What is the purpose of a clinical trial?
The purpose of a clinical trial is to determine whether a new treatment option is safe and effective, and to improve treatment over current cancer therapies.
How does a clinical trial differ from standard care?
Clinical trials test the safety and effectiveness of new treatment options (new treatments or old treatments used in new ways) not yet approved for general use. Standard care is a non-experimental treatment option that has been proven effective and is currently being used. Likely, the standard care being used was proven effective based on past clinical trials.
What types of cancer treatments are studied in clinical trials?
Scientists study ways to prevent, detect, diagnose, control, and treat cancer. They may also measure the psychological impact of cancer and determine ways to improve a patient’s comfort and quality of life. Many clinical trials study new treatments; they may be studied alone or along with surgery, radiation therapy, chemotherapy, or newer types of therapies.
Are clinical trials safe?
Risks and side effects exist with almost any treatment whether it is standard care or a clinical trial. Clinical trials of new treatments may cause side effects. Researchers make every effort to discover and explain side effects to patients, however unanticipated serious side effects are a possible outcome from participating in a clinical trial. Many safeguards are in place to make clinical trials as safe as possible and protect patient rights. Before a new treatment is tried with patients, it is carefully studied in the laboratory. Laboratory research determines how best to use the new methods with people safely and effectively.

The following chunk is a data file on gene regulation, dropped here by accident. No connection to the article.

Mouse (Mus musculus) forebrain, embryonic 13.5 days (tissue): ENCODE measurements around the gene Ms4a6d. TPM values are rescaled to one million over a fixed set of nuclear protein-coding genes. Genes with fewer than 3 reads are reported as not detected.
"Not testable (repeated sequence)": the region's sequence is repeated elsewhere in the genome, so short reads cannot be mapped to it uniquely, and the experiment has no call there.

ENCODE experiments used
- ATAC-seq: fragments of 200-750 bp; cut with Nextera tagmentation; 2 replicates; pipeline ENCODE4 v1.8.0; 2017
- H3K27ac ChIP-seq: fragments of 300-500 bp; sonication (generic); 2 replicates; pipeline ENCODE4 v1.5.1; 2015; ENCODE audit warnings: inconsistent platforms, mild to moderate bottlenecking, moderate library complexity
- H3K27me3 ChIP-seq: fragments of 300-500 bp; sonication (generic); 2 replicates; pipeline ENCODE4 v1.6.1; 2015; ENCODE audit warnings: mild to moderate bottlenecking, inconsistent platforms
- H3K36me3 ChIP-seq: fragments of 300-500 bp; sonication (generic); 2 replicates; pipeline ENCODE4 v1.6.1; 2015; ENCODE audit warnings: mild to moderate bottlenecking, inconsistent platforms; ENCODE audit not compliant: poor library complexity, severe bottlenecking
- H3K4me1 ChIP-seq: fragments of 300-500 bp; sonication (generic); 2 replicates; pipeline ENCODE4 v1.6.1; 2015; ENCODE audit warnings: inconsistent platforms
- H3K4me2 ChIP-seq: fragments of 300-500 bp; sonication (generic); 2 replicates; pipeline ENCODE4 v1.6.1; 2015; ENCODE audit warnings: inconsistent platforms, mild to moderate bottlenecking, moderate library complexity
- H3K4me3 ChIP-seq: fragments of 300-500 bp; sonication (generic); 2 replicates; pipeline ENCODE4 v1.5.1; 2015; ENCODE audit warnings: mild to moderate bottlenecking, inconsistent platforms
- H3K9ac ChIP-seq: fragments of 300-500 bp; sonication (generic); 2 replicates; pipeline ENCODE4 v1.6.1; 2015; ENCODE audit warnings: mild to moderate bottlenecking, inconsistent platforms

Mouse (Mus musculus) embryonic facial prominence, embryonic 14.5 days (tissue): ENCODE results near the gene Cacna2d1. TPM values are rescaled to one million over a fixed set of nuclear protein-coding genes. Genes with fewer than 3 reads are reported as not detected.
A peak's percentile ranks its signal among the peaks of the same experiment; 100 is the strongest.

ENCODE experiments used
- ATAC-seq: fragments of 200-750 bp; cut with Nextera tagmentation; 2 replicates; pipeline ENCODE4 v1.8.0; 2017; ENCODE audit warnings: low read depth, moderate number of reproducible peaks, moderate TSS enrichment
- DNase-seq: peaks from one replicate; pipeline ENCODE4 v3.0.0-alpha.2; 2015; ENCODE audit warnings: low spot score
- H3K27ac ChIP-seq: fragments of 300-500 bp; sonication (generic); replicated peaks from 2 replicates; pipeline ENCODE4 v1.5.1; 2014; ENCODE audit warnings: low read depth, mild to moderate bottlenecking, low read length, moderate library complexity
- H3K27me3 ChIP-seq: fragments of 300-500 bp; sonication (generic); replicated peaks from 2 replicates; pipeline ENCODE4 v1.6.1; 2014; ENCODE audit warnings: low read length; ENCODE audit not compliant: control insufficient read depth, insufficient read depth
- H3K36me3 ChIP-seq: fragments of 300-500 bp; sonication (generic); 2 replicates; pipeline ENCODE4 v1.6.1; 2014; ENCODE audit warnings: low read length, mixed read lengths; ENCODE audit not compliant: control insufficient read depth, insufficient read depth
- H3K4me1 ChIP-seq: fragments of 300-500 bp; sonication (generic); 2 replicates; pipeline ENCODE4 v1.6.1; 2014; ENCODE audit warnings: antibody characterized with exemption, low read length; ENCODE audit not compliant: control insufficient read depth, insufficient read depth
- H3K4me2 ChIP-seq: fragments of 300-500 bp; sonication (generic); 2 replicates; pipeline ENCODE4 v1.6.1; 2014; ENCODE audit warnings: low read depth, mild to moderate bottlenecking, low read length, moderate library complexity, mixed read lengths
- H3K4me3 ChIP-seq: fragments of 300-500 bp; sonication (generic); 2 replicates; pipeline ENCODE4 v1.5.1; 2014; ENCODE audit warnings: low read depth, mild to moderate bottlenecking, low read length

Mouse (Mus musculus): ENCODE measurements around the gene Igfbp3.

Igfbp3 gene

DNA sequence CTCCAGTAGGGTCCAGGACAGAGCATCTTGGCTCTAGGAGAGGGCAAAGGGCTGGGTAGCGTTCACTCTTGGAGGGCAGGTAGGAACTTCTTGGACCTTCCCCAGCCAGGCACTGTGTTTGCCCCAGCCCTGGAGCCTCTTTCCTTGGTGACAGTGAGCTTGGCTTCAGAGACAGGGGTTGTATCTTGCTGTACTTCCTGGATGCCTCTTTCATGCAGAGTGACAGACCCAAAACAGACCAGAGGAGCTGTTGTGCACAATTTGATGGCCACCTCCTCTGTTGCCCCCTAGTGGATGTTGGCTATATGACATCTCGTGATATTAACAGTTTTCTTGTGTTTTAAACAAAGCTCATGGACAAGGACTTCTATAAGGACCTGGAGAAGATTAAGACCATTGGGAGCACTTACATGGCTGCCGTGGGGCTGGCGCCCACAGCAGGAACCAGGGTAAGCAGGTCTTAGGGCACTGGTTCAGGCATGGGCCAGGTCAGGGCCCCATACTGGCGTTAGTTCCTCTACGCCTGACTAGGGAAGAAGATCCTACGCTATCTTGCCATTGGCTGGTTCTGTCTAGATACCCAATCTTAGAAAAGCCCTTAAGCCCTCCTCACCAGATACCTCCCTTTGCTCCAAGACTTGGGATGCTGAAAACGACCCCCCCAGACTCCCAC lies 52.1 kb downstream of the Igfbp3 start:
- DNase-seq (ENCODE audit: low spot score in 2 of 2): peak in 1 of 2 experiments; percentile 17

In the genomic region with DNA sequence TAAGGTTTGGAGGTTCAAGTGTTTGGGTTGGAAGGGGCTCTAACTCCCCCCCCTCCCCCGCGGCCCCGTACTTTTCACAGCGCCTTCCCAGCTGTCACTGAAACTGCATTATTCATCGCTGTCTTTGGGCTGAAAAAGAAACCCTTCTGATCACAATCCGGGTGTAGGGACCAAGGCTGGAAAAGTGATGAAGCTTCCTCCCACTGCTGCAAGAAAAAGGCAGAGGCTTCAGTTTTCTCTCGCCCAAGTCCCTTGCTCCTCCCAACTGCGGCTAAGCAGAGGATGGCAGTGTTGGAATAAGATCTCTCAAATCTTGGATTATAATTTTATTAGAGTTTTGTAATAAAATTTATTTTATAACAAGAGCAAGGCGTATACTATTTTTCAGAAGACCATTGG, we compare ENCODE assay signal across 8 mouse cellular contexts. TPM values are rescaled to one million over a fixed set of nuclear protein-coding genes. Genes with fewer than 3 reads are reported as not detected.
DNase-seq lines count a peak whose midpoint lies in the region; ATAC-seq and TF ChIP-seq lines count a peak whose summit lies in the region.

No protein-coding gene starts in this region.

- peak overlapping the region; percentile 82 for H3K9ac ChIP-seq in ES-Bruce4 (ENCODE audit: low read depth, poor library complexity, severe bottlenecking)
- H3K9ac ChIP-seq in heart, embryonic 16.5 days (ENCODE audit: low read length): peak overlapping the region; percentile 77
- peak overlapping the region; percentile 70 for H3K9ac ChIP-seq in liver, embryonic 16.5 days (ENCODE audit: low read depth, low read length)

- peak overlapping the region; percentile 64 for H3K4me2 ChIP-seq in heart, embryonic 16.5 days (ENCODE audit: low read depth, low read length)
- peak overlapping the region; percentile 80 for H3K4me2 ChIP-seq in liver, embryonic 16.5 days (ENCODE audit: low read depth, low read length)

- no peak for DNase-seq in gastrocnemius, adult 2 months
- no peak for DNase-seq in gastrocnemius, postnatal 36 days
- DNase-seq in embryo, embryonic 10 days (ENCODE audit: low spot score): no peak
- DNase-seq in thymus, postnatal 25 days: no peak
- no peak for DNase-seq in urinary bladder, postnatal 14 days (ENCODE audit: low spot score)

Any research involving people at the Vermont Cancer Center must be approved by the Vermont Cancer Center Protocol Review Committee and the University of Vermont Institutional Review Board (IRB). The IRB is made up of doctors from different specialties, ethicists (often a chaplain), administrators, and members of the public. An IRB is required by the U.S. Food and Drug Administration (FDA) to ensure protection of the rights and welfare of patients who are enrolled in clinical trials. Therefore, the IRB is authorized to review, require changes to, approve, or disapprove clinical trials.
Clinical trial patients are carefully monitored. Blood tests, x-rays, and other procedures are performed regularly to detect and record any changes, good or bad, in the patient’s condition. The monitoring provides scientists with valuable data for making patient care decisions and for documenting research results.
How do I know if I qualify for a clinical trial?
Your physician or nurse may suggest a clinical trial as part of your treatment plan. If you are interested in participating, the VCC Clinical Trials Office will help determine whether you are eligible to participate in a specific clinical trial. Every clinical trial has specific safety criteria that define which patients can participate in the trial. If there is a specific clinical trial you are interested in, you should discuss it with your physician. For more information about clinical trials at the VCC, contact the Clinical Trials Office.
Last modified January 02 2014 03:41 PM